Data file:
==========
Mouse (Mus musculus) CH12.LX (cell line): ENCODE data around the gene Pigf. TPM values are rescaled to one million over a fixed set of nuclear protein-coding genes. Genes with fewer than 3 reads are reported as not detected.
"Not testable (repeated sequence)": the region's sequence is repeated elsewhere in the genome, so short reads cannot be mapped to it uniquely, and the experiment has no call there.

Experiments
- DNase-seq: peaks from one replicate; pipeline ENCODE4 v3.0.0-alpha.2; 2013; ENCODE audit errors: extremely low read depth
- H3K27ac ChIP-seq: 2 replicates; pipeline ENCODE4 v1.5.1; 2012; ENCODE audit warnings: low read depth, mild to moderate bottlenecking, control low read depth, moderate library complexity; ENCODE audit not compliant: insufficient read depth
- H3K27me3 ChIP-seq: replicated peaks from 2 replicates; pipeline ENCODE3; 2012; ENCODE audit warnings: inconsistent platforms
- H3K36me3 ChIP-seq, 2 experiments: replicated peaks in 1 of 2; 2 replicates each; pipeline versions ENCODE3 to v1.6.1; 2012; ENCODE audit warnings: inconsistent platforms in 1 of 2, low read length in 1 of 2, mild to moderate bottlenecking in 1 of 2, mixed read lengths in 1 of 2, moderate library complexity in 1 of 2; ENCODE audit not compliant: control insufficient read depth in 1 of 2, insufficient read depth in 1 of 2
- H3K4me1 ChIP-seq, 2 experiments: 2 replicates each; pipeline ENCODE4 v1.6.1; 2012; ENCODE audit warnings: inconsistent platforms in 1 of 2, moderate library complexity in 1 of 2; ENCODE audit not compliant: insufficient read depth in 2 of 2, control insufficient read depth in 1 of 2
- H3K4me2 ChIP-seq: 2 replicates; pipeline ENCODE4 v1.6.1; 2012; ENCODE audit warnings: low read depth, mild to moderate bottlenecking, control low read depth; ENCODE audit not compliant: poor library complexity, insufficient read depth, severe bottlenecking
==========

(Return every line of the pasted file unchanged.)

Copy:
Mouse (Mus musculus) CH12.LX (cell line): ENCODE data around the gene Pigf. TPM values are rescaled to one million over a fixed set of nuclear protein-coding genes. Genes with fewer than 3 reads are reported as not detected.
"Not testable (repeated sequence)": the region's sequence is repeated elsewhere in the genome, so short reads cannot be mapped to it uniquely, and the experiment has no call there.

Experiments
- DNase-seq: peaks from one replicate; pipeline ENCODE4 v3.0.0-alpha.2; 2013; ENCODE audit errors: extremely low read depth
- H3K27ac ChIP-seq: 2 replicates; pipeline ENCODE4 v1.5.1; 2012; ENCODE audit warnings: low read depth, mild to moderate bottlenecking, control low read depth, moderate library complexity; ENCODE audit not compliant: insufficient read depth
- H3K27me3 ChIP-seq: replicated peaks from 2 replicates; pipeline ENCODE3; 2012; ENCODE audit warnings: inconsistent platforms
- H3K36me3 ChIP-seq, 2 experiments: replicated peaks in 1 of 2; 2 replicates each; pipeline versions ENCODE3 to v1.6.1; 2012; ENCODE audit warnings: inconsistent platforms in 1 of 2, low read length in 1 of 2, mild to moderate bottlenecking in 1 of 2, mixed read lengths in 1 of 2, moderate library complexity in 1 of 2; ENCODE audit not compliant: control insufficient read depth in 1 of 2, insufficient read depth in 1 of 2
- H3K4me1 ChIP-seq, 2 experiments: 2 replicates each; pipeline ENCODE4 v1.6.1; 2012; ENCODE audit warnings: inconsistent platforms in 1 of 2, moderate library complexity in 1 of 2; ENCODE audit not compliant: insufficient read depth in 2 of 2, control insufficient read depth in 1 of 2
- H3K4me2 ChIP-seq: 2 replicates; pipeline ENCODE4 v1.6.1; 2012; ENCODE audit warnings: low read depth, mild to moderate bottlenecking, control low read depth; ENCODE audit not compliant: poor library complexity, insufficient read depth, severe bottlenecking